This focus raises the question of whether 109(h) effectively imposes a de facto 5-day waiting period for potential debtors before they may file. Judge Coachys, while finding the language awkward, concluded that it did: "the most logical reading of the statute dictates that debtors must attempt to obtain credit counseling at least five days in advance of filing." Congress intended individuals to consider an alternative to bankruptcy prior to the petition date and to discourage hasty filings; this goal is not accomplished if the individual waits until just before the petition date to seek credit counseling. By comparison, in Judge Ray's Westenberger opinion discussed above, the debtor offered the credit counseling agency an out-of-state check from a relative, but the agency would not provide counseling until the check cleared its bank account, which would have been more than five days. In those circumstances, Judge Ray found that the "unfulfilled request" requirement had been satisfied.

A second appellate-level decision confirms that bankruptcy courts will have discretion in determining that a debtor's circumstances are not an exigency that merits a waiver, where they are self-inflicted. See In re Hedquist, 342 B.R. 295 (8th Cir. BAP 2006) (holding that bankruptcy court did not abuse its discretion in finding that a debtor's circumstances were not exigent where debtor waited to file a petition until the eve of a foreclosure, despite having ample notice of the foreclosure).

After the debtor files the certificate, and the court satisfies itself that the debtor merits a waiver of the pre-petition counseling, when must the debtor actually complete the counseling and file the Certificate of Credit Counseling? In In re Bass, Slip Copy, 2006 WL 1593978 (Bankr. W.D. Tenn. 6/9/06), a pro se debtor, 15 days after filing the petition, submitted a "Notice of Continuance" indicating that the counseling agency only offered sessions once a month, and that counseling was not available until nine days later. She then was unable to attend that session but attended the following month (50 days after the petition date) and filed a certificate two days later indicating she had completed the counseling. The U.S. Trustee moved to dismiss the case under 11 U.S.C. § 707(a), for failure to comply with the provisions of 109(h)(1) and 109(h)(b)(3) (the extension provision), because the debtor did not complete counseling and file the certificate within 45 days.

Under § 109(h)(B), ". . . in no case may the exemption apply to that debtor after the date that is 30 days after the debtor files a petition, except that the court, for cause, may order an additional 15 days." But 109(h) does not specify the time for filing a certificate of counseling.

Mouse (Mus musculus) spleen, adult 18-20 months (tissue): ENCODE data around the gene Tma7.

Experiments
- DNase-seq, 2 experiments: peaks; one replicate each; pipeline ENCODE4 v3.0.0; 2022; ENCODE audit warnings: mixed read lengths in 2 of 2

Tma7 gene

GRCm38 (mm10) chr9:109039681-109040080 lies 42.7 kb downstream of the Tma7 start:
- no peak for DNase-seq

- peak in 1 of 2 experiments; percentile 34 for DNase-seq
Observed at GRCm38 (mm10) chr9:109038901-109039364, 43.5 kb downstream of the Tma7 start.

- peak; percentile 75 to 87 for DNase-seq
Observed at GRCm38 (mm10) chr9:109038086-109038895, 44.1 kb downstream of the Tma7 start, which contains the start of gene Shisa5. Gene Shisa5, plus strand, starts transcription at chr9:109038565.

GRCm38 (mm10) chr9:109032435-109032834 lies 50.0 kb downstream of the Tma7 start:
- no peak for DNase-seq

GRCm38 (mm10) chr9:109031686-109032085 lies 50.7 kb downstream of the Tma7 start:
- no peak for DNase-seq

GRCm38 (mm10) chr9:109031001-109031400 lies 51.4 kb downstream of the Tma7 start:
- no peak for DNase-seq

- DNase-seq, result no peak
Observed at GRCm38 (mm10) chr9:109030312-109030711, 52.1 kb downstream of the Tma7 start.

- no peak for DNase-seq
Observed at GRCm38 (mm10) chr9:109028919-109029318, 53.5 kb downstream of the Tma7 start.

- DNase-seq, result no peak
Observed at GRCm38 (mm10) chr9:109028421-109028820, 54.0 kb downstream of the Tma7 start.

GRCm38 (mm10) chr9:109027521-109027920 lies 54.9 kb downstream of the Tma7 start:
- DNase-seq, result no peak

dismissn 707(a) says that the court may dimiss a case on the U.S. Trustee's motion for a debtor's failure to file, within fifteen days of the petition date or such additional time as the court allows, "the information required by paragraph (1) of section 521." But curiously (or "strictly speaking," as the court put it in Bass)Section 521 fact is no paragraph (1) of Section521! Although 521(a)(1) (which used to be numbered as 521(1)) requires the filing of certain documents, they do not include the counseling certificate. 521(b)(1), though, does require the filing of a certificate from the counseling agency that counseling has been completed. However, it also does not specify a time for filing (nor does any other portion of the BAPCPA-amended Code).

Under Interim Bankruptcy Rule 1007(c), though, either the certificate from the approved nonprofit budget and credit counseling agency or the certificate of exigent circumstances should be filed with the petition. Interim Bankruptcy Rule 1007(a)(5) provides that the court may extend the time for filing these and other documents specified in Interim Bankruptcy Rule 1007(a) "on motion for cause shown and on notice to the [UST and certain others]."

The U.S. Trustee argued that these provisions collectively required a debtor to obtain counseling and file a certificate confirming same no later than 45 days after the petition date. The court disagreed, stating that it was enough for the debtor to file the certificate of exigent circumstances within the 30 days. The Debtor's filing of a document within 30 days after the filing of her petition, which indicated the next available date that she could obtain the credit counseling, was treated as substantial compliance with Section 109(h)(3). Since she could not obtain the credit briefing within 45 days after her filing but did so as soon as she was able, and this was not the result of her lack of diligence, the court determined based on the totality of the circumstances that the debtor has substantially complied with 109(h) and thus the UST's motion to dismiss was denied.

The foregoing cases demonstrate that the prospects for obtaining waiver of the 109(h) requirements are generally slim. This lack of flexibility has frustrated some courts, particularly where the purpose of such counseling appears lacking (for instance, where debtors qualify for waiver of filing fees due to the severity of their financial problems). As one court put it, "[i]t is a mystery to the Court why Congress granted the Court the authority to waive all filing fees for persons such as the Filer, but not waive the credit counseling requirement. . . . Exactly what form of credit counseling could be useful, or necessary, to a person who qualifies for a waiver of fees under 28 U.S.C. § 1930(f) is even more of a mystery. The rationale for many of the provisions in BAPCPA, the language used in those provisions, and the coordination among them are likely to remain an enigma for a long time." In re Raymond, Slip Copy, 2006 WL 1047033 (Bankr. D. N.H. 4/12/06).